Listen, minister, prison doesn't work

Michael Howard's own civil servants are exasperated by his 'tougher than thou' contest with Tony Blair
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The Home Secretary is ridding himself of troublesome judges. The admirable Judge Stephen Tumim is not having his contract renewed as Chief Inspector of Prisons. Lord Justice Woolf's groundbreaking report on prison regimes in the aftermath of the Strangeways riot has been all but binned. In the old days, judges could be relied on to be stern and punitive, but now they are thought too soft.

Enter the new broom, retired General Sir John Learmont, who is due to report shortly on the Whitemoor and Parkhurst escapes. The word inside the Home Office is that his report, now completed, will call for a stern new military-type command structure within prisons and the prison service. The 134 prison establishments will be pulled into line, with less diversity, more rules and less freedom of action for governors. There are fears that harsh new security measures for category A prisoners will spill over into the treatment of all prisoners.

This is just another step on the short, sharp route march, begun in 1993, back into the dark ages of penal policy. Like the Grand Old Duke of York, Michael Howard leads his tattered and reluctant battalions up the same old pointless, expensive hill and surely, sooner or later, down again, trailing his discredited banner emblazoned with "Prison works!"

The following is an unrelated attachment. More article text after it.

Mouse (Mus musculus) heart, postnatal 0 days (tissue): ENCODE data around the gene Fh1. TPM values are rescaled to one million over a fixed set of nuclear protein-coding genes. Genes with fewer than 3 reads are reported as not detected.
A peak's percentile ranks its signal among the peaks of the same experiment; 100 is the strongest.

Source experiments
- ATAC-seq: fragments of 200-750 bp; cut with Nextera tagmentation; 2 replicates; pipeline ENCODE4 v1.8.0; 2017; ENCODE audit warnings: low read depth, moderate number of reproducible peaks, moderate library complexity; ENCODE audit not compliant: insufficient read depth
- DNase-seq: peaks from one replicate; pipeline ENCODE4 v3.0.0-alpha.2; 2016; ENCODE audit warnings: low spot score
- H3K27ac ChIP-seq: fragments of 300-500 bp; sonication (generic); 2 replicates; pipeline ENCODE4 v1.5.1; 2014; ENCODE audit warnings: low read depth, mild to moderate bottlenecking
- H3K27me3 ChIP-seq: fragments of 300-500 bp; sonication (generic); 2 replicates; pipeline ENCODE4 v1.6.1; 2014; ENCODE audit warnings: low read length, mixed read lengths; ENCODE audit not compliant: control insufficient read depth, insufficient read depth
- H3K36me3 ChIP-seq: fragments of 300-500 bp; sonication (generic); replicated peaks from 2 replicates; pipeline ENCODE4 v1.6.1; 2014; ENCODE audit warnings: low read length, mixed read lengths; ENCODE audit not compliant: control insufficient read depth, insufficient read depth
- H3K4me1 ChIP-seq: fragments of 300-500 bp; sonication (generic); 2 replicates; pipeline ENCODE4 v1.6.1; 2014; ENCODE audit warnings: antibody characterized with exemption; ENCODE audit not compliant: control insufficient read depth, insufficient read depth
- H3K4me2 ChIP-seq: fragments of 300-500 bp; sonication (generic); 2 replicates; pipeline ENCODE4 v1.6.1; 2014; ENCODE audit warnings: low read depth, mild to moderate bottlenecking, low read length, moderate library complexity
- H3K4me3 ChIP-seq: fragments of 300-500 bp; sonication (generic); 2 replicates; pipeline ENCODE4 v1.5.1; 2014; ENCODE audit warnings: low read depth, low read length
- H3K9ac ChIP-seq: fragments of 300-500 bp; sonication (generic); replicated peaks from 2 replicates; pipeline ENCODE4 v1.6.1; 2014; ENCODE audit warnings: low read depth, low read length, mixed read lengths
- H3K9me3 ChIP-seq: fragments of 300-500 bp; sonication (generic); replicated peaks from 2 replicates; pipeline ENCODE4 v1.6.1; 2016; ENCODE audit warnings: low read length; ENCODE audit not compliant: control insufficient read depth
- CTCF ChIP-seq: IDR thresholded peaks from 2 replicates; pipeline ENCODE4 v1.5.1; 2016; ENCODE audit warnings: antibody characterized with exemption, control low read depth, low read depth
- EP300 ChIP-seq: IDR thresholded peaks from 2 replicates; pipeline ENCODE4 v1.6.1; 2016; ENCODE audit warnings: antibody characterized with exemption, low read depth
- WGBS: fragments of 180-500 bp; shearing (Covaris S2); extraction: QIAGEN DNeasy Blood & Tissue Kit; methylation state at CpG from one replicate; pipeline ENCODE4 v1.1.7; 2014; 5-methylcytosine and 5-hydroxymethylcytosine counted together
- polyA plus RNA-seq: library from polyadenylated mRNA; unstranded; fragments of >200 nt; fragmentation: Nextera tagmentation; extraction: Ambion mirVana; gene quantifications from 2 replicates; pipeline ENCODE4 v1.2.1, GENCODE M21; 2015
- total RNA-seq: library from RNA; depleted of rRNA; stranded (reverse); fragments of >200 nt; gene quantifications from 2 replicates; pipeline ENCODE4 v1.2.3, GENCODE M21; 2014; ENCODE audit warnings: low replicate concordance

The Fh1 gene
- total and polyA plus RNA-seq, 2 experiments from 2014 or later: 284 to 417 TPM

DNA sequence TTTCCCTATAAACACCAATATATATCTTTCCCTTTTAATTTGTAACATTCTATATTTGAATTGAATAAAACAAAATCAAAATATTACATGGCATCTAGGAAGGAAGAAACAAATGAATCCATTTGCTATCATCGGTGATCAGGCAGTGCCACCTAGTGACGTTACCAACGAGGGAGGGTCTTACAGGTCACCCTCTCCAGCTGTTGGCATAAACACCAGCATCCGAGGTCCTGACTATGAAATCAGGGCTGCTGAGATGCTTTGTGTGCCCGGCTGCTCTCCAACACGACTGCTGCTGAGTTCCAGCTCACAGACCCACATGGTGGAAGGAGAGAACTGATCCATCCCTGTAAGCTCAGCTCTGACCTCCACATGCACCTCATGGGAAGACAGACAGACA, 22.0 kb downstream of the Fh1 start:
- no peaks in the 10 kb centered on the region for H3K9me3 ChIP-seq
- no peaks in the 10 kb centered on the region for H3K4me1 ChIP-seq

Inside the Home Office, despair about their political masters has turned to overt cynicism. "The ministers are hell, the policies are a disgrace, the only game in town is survival."

Wearily, those who monitored the previous well-predicted failures of tagging and short sharp shocks find themselves about to do exactly the same things again, as a new round of tagging and boot camps gets up and running.

A story in the Mail on Sunday's front page blared out "Law and order 'wets' face axe at Home Office". It is not exactly true but not without foundation, either, for who, ask wary officials, gave the newspaper the information to write the story? It's an old trick of Tory ministers in trouble to rail against a phantom "liberal establishment" within their own departments.

The Home Office is by no stretch of the imagination infiltrated with liberals. They are pragmatists - practical civil servants whose work is systematically ignored. The output of the research department is still published, but quietly, in opaque language. Such was a recent little-publicised document, Research Finding No 12. It showed that prison does not work. Comparing like offenders, those sent to prison were rather more likely to reoffend than those given probation. (Prison costs pounds 1,900 a month, while probation costs pounds 105 and community service pounds 100.)

So what does "Prison works!" mean? It means it satisfies public demand for retribution, an important function. But do the public know what retribution costs, and how little effect it has on crime? Do they realise that most criminals know less than the general public about sentencing tariffs, so increased sentences are unlikely to deter them? Would the public be as keen on so much retribution, with Britain always topping the European imprisonment league, if their leaders told them there were cheaper ways of reducing crime?